Sunday, January 23, 2011

Food Lable

Nutrition is very important to achieve you target physique. How do you measure/check you food nutrition? Do you read the Nutrition Facts food labels when you shop? Food and Drugs Administration FDA has required these labels to be placed on food packaging. The Nutrition Facts food labels are easy to find on the back, side or bottom of the packaging. A food label should list the country of origin of the food product

Food labels carry useful information to help you make choices on the food. The food label will tell you if the food contains an additive that you may or may not want to avoid. The nutrition information helps you to compare the nutrient profile of similar products and choose the one that suits you best.

Difference between ‘use-by’ and ‘best before’

Foods with a shelf life of less than two years must have a ‘best before’ or ‘use-by’ date. These terms mean different things. The ‘best before’ date refers to the quality of the food – food stored in the recommended way will remain of good quality until that date. It may still be safe to eat certain foods after the ‘best before’ date, but they may have lost quality and some nutritional value. By contrast, foods that should not be consumed after a certain date for health and safety reasons must have a ‘use-by’ date and cannot be sold after that date. You will find ‘use-by’ dates on perishables such as meat, fish and dairy products.

Some foods carry the date they were manufactured or packed, rather than a ‘use-by’ date, so you can tell how fresh the food is. For example, bread and meat can be labelled with a ‘baked on’ or ‘packed on’ date. You should:
  • Check the ‘use-by’ or ‘best before’ date when you buy food.
  • Keep an eye on the ‘use-by’ or ‘best before’ dates on the food in your cupboards. Don’t eat any food that is past its ‘use-by’ date, even if it looks and smells okay.


The information in the main or top section no.1-4 and no.6 on the sample nutrition, can vary with each food product it contains product specific information (serving size, calories, and nutrient information). The bottom part no.5 contains a footnote with Daily Values (DVs) for 2,000 and 2,500 calorie diets. This footnote provides recommended dietary information for important nutrients, including fats, sodium and fiber. The footnote is found only on larger packages and does not change from product to product.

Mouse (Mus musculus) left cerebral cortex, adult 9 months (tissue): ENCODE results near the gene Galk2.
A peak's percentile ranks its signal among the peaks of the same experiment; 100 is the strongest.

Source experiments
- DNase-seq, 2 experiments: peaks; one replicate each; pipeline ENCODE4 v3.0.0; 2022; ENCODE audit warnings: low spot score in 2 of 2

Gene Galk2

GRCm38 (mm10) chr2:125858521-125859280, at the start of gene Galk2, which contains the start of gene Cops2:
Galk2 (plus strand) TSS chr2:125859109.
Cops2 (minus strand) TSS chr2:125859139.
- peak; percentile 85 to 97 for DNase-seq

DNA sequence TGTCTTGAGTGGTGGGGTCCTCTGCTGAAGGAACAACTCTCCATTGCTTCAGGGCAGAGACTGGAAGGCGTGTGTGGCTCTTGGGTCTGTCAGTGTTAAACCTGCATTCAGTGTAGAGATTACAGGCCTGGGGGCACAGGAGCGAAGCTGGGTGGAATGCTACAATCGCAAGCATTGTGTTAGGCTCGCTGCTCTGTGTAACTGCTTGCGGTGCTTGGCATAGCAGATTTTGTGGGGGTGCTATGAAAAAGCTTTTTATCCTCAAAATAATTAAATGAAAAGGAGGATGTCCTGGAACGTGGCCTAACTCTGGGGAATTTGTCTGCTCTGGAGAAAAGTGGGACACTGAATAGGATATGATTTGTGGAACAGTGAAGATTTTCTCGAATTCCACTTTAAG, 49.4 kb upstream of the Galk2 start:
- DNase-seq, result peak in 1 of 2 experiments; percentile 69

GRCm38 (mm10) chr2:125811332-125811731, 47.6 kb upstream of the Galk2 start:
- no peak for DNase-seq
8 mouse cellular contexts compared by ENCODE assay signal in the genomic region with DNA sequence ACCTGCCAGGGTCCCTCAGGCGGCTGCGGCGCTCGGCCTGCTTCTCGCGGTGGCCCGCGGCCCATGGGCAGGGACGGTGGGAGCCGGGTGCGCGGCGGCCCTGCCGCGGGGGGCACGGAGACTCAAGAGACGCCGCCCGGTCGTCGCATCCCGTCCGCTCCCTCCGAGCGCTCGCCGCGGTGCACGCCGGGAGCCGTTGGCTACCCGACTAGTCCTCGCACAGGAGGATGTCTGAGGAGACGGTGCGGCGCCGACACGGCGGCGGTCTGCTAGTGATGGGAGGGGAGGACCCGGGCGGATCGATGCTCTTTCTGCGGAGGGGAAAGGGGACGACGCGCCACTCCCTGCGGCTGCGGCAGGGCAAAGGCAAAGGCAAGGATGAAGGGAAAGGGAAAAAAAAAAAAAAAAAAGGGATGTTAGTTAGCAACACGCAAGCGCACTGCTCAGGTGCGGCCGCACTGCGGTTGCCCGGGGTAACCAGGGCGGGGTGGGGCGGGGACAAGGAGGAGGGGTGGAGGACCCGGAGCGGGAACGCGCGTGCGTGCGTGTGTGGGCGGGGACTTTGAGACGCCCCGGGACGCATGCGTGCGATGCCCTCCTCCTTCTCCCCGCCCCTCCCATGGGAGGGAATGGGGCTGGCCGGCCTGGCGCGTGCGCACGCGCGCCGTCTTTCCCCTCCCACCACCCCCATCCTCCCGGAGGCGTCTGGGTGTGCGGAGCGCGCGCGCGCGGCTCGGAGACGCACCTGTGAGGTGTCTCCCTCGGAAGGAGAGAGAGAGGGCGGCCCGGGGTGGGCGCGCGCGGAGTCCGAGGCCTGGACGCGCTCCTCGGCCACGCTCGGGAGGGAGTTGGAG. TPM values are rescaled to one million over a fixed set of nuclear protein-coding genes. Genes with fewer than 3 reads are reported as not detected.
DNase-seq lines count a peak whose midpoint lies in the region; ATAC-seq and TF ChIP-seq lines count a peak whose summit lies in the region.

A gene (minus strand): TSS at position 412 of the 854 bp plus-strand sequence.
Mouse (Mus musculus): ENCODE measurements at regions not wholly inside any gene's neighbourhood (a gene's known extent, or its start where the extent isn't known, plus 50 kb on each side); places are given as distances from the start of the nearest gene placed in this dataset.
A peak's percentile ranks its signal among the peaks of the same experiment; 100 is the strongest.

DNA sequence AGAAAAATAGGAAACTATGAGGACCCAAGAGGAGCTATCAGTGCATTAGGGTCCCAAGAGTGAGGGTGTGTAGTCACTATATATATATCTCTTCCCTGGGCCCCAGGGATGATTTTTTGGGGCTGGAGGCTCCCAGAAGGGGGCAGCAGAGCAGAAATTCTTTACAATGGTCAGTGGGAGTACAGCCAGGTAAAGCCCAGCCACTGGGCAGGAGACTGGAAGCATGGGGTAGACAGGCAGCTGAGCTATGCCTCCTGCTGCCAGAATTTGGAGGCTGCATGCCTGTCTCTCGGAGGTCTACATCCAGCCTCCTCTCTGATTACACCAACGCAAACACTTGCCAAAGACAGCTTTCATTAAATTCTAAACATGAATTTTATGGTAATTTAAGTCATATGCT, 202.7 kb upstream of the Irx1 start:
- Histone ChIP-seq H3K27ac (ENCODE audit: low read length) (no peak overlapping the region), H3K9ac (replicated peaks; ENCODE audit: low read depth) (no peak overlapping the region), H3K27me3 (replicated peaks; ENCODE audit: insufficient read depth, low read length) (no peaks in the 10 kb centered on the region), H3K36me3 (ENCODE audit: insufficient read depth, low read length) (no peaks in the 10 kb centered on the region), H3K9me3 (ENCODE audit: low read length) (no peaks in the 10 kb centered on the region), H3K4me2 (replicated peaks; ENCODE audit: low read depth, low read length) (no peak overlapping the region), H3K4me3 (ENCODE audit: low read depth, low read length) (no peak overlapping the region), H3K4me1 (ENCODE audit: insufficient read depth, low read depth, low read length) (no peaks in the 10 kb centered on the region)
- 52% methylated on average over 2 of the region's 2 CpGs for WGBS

First area to look at is the serving size and the number of serving in the package. The serving size on the food package influences the number of calories and its nutrient listed on the top part of the label. Pay attention to the serving size, especially how many servings there are in the food package. Then ask yourself, "How many servings am I consuming"?


Calories measure of how much energy you get. By controlling the amount of calorie you consume you able to manage the weight you desire. Each amount per serving equal to calories given.


Limit this nutrient. Eating too much fat, saturated fat, trans fat, cholesterol, or sodium may increase your risk of certain chronic diseases, like heart disease, some cancers, or high blood pressure.

Understanding the Footnote on the Bottom of the Nutrition Facts Label

Note the * used after the heading "%Daily Value" on the Nutrition Facts label. It refers to the Footnote in the lower part of the nutrition label, which tells you "%DVs are based on a 2,000 calorie diet". The amounts circled in red in the footnote--these are the Daily Values (DV) for each nutrient listed and are based on public health experts' advice. DVs are recommended levels of intakes. DVs in the footnote are based on a 2,000 or 2,500 calorie diet.

The Percent Daily Value (%DV)

5%DV or less is low and 20%DV or more is high This guide tells you that 5%DV or less is low for all nutrients, those you want to limit (e.g., fat, saturated fat, cholesterol, and sodium), or for those that you want to consume in greater amounts (fiber, calcium, etc). As the Quick Guide shows, 20%DV or more is high for all nutrients.


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